Summary of New Year Projects – 2019
2018 was a good year for me, but it wasn’t productive when it comes to my research and writing. And really, this lack of productivity goes back further than a year. At most, I’ve been able to write only a few things over the past 3-4 years. Some reviews for Anarchy A Journal Of Desire Armed, some blog posts, the course material to be used for some presentations at East Bay Anarchist Bookfair and the Berkeley Anarchist Study Group. The main reason why is because I have set myself some fairly mammoth goals which modify the whole framework from which I want to think about things and inevitably write about them. So for this New Year update, I’m going to outline those goals.
The two overall goals have been (and will continue to be) thus:
- To bring into coherence my approach to philosophy and its application to historical, (a)political practice.
- To apply the above to our contemporary situation living in a cybernetic society.
1) To bring into coherence my approach to philosophy and its application to historical, (a)political practice.
I have been an existentialist for a long time. It is where I began with philosophy and it is where I have remained. Although I have also been an anarchist for almost as long, it was from reading Albert Camus’ The Rebel that I learned about Max Stirner, Andre Breton, and some other big influences on my approach to anarchism. A big part of this foundation in existentialism comes from my interest and education in psychology; or in other words, the problem of individual freedom has always seemed to me like a problem that can only be addressed by first attempting to understand what an individual is. As a community college student, most of the classes I took were in psychology and specifically, social psychology. Although this took me beyond the conventional boundaries of existentialism, especially when reading those anarchists who have also stressed the importance of social psychology (see Dennis Fox’s work), the more I have studied psychology the more that existential psychoanalysis has seemed to me to be the most applicable to this larger interest in individual freedom.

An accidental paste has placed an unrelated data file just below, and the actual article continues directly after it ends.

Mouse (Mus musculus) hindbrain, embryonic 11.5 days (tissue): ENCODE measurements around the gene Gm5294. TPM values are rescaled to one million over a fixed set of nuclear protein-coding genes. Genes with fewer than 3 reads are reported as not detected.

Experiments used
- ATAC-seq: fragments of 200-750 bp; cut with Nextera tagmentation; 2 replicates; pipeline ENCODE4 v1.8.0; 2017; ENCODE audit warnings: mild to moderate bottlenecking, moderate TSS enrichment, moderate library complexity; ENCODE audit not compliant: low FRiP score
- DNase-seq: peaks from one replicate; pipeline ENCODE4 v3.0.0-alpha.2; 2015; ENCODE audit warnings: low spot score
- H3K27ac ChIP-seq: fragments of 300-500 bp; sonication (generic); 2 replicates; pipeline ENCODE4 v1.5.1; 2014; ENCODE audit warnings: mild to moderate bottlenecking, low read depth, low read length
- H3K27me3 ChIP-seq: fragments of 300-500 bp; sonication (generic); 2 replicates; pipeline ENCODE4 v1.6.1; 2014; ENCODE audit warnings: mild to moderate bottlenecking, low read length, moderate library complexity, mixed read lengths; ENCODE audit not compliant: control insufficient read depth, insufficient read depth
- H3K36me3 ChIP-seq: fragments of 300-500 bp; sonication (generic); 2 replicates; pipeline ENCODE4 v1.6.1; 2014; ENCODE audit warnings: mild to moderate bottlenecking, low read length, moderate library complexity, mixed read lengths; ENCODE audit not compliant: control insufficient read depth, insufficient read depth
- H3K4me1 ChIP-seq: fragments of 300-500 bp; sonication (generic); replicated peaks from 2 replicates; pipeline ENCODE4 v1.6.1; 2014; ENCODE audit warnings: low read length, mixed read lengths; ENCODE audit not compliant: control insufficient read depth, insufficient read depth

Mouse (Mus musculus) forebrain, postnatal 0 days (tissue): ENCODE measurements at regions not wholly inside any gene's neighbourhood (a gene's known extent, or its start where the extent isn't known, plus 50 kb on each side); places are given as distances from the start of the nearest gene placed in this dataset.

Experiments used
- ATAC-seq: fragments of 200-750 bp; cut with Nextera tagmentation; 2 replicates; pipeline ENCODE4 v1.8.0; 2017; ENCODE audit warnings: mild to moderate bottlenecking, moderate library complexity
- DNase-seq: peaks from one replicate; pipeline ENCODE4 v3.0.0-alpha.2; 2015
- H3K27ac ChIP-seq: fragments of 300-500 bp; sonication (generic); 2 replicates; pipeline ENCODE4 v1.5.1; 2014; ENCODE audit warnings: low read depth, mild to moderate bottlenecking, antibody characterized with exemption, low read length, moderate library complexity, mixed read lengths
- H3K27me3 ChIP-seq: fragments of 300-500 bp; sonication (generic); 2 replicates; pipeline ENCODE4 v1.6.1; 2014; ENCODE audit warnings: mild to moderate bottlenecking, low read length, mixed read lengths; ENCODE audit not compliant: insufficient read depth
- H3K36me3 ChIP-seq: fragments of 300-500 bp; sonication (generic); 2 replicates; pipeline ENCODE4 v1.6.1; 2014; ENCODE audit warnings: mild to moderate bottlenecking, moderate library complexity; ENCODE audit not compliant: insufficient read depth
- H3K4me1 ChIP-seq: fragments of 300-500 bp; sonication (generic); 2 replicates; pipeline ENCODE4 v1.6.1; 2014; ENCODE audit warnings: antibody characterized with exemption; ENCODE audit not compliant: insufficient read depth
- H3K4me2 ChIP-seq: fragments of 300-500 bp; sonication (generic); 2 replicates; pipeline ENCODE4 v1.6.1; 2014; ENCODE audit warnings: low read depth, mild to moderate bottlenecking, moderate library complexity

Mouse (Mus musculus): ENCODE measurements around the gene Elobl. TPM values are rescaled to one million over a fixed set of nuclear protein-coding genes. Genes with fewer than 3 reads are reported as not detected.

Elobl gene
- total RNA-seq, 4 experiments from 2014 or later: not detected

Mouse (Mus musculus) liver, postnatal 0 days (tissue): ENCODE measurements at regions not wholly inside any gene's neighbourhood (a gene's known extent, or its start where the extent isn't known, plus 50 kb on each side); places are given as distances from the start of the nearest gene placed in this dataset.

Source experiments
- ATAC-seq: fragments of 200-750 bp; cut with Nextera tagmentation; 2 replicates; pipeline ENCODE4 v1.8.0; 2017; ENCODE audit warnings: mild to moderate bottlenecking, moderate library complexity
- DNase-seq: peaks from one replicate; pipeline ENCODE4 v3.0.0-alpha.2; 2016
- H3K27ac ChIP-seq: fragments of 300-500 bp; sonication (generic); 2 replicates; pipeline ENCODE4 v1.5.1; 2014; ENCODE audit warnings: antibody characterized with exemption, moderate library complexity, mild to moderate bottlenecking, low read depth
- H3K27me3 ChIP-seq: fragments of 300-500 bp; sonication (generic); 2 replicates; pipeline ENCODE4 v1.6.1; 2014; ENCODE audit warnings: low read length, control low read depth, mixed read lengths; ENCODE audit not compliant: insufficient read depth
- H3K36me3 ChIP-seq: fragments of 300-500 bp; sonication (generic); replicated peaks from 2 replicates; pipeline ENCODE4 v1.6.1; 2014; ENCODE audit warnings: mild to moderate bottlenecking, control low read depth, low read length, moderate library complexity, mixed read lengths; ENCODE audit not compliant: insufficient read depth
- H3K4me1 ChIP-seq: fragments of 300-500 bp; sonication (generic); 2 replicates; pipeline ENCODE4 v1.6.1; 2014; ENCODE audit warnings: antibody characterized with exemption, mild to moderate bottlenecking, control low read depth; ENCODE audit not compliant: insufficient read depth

So as an existentialist and an anarchist, I have been searching for social psychological frameworks that both adequately situate the individual in their environments and also have the capacity to preserve said individual’s freedom and lived experience. And by environments, I mean all the environments… their regional ecological environments, their social environments, how they’re situated overall in history. To say the least, this kind of overarching method is harder to come by than one may think at first blush. A good deal of social theory (anarchist and otherwise) situates the individual adequately-enough, but it doesn’t actually provide the argumentation or justification for individual freedom since it begins with broad analysis of various institutions like the State, capitalism, etc. and relies on mere assertions regarding how it is that individuals are or can ever be free. This is an issue that becomes even more clear when post-structuralist thinkers have been incorporated into anarchist theory. On the other hand, there aren’t that many conventional philosophers influencing social theory who are willing to take on the task of arguing for actually existing individual freedom. When there are, they are often thinkers who don’t address the challenges of Structuralism and post-Structuralism, retaining the naive bourgeois concept of the Cartesian rational individual. Alternatively, there have been the existentialists.